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Indian Supreme Court Overturns Ban On Gay Sex

STEVE INSKEEP, HOST:

India's Supreme Court struck down one of the world's oldest laws criminalizing consensual gay sex. The law was passed in 1861, when India was controlled by Britain. One-hundred-fifty-seven years later, it's gone - thrown out by a court that called it irrational, indefensible and manifestly arbitrary. NPR's Lauren Frayer was at the courthouse in New Delhi today. She's on the line.

Hi, Lauren.

LAUREN FRAYER, BYLINE: Hi there, Steve.

INSKEEP: How was this law applied in Indian life?

FRAYER: Unevenly. One of the plaintiffs is a man who was jailed on this law, arrested for handing out condoms to gay men, charged with abetting a crime. But much more often, this law was used to harass and blackmail homosexuals, mostly gay men. Think about it. If you're gay and you're a victim of a crime, in India you're afraid to go to the police because you could be arrested for being gay.

INSKEEP: And so who challenged the law?

FRAYER: Dozens of plaintiffs took this to the Supreme Court. They include Bollywood film stars, business leaders. It's been decades and decades of activism but nine years mired in the legal system. In 2009, the Delhi High Court struck down this law, but that ruling applied only to the National Capital Region. It was a little bit ambiguous. Then the same court, in 2013, changed its mind, reinstated Section 377 of the Indian Penal Code. So it's been going back and forth. And finally, it got to the Supreme Court earlier this year.

INSKEEP: There'd be a degree of risk involved even in challenging this law publicly - wouldn't there? - because you'd have to stand up and say, I'm gay; I've been affected by this. And that might put you at some kind of risk, conceivably.

FRAYER: Absolutely. I mean, for all of the people who are celebrating this ruling today, I have spoken with many people who don't want to be photographed, who don't want to be interviewed, who are still so frightened to say those words, I am gay. And so, you know, this ruling is a big step for them. But to fight those years and generations of discrimination will take some time.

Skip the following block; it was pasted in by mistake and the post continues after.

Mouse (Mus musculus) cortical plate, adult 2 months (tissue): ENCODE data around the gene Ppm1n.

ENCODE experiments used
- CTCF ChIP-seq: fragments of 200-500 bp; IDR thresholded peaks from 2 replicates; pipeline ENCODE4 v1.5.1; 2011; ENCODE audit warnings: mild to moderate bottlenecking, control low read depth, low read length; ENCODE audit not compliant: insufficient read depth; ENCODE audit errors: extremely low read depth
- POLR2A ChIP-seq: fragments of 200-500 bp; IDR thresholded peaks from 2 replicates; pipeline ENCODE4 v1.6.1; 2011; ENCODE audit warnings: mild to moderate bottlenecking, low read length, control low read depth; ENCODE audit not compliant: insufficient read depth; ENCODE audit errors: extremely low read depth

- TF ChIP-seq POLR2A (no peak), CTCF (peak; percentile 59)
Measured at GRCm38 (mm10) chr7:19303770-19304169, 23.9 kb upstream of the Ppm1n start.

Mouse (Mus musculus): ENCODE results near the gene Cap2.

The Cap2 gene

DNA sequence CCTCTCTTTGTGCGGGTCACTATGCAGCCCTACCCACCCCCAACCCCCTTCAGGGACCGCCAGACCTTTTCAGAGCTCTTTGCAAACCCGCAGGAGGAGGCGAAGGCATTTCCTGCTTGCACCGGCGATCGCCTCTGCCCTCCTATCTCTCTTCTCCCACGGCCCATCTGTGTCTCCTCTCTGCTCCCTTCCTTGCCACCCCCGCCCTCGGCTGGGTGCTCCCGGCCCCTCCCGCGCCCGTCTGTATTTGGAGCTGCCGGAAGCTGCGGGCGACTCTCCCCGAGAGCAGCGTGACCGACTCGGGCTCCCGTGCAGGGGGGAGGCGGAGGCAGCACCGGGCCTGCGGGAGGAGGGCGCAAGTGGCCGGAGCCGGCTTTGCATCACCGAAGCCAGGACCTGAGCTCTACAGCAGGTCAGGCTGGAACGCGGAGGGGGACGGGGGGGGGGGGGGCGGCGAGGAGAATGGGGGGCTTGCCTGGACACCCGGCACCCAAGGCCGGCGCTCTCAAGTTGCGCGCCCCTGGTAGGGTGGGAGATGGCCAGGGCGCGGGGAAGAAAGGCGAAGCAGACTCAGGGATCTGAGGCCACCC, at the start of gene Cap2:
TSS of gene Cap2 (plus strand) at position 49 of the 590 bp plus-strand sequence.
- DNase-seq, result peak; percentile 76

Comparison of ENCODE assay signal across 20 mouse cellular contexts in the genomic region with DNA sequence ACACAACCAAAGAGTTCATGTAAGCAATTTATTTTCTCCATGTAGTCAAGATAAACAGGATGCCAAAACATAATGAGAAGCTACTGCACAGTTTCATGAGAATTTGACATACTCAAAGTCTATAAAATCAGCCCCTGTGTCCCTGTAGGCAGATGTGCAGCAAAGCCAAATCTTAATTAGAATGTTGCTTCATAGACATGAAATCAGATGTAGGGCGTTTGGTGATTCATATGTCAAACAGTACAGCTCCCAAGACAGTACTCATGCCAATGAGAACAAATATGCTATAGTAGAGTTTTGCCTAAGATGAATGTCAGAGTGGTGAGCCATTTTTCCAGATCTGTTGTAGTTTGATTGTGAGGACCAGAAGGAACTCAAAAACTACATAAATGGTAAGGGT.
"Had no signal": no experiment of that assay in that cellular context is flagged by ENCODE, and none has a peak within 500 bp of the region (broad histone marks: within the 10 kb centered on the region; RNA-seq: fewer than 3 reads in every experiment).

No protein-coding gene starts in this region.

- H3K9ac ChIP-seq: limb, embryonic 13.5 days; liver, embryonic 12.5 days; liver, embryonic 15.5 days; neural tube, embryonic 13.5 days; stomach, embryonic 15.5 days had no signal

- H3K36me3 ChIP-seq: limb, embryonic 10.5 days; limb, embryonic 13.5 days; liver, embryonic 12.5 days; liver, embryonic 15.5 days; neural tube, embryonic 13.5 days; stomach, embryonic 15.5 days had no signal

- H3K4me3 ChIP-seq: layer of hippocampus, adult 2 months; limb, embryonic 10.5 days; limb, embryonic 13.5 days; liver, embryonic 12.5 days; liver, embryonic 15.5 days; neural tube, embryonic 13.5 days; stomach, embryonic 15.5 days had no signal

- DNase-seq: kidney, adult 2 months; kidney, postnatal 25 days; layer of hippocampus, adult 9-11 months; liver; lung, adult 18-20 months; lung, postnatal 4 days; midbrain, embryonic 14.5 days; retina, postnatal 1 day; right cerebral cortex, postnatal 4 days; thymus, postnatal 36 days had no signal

INSKEEP: OK. So what did you hear from the people who are willing to talk about this?

FRAYER: Right. So I spent the morning on the lawn of the Supreme Court, where activists have gathered from around the country. And when judges announced their ruling under the court's big ivory dome, here's what it sounded like outside as people got news of the decision.

(CHEERING)

FRAYER: So you hear cheers there and celebration. I also saw quite a few tears of joy. I spoke with a lesbian who had traveled from far northern India. Her name is Alice Changsan (ph). She's 21 years old, and she was weeping through our interview.

ALICE CHANGSAN: I'm really happy. I can't really contain myself. That's why I just broke out into tears. We've fought for this for such a long time, and it's about time. Like, this crap - and it's finally happening in serial (ph) because it's like - I don't know. It's just a lot to take in. But yeah, I'm so happy about this.

INSKEEP: Really emotional moment there. I do have to ask, though, Lauren Frayer - is there a large part of Indian society that approved of this law, that doesn't approve of homosexuality, that is feeling very differently today?

FRAYER: Good question. Polls are hard to come by. There has been a drop in opposition to homosexuality in recent years. But it's not at all clear that a majority of Indians support this decision. I interviewed one of the opponents of the decision who said he feels like India is under onslaught by the West. He thinks homosexuality is a Western import. He lost his case. Homosexuality has been decriminalized in India today.

INSKEEP: NPR's Lauren Frayer.

Thanks very much.

FRAYER: You're welcome. Transcript provided by NPR, Copyright NPR.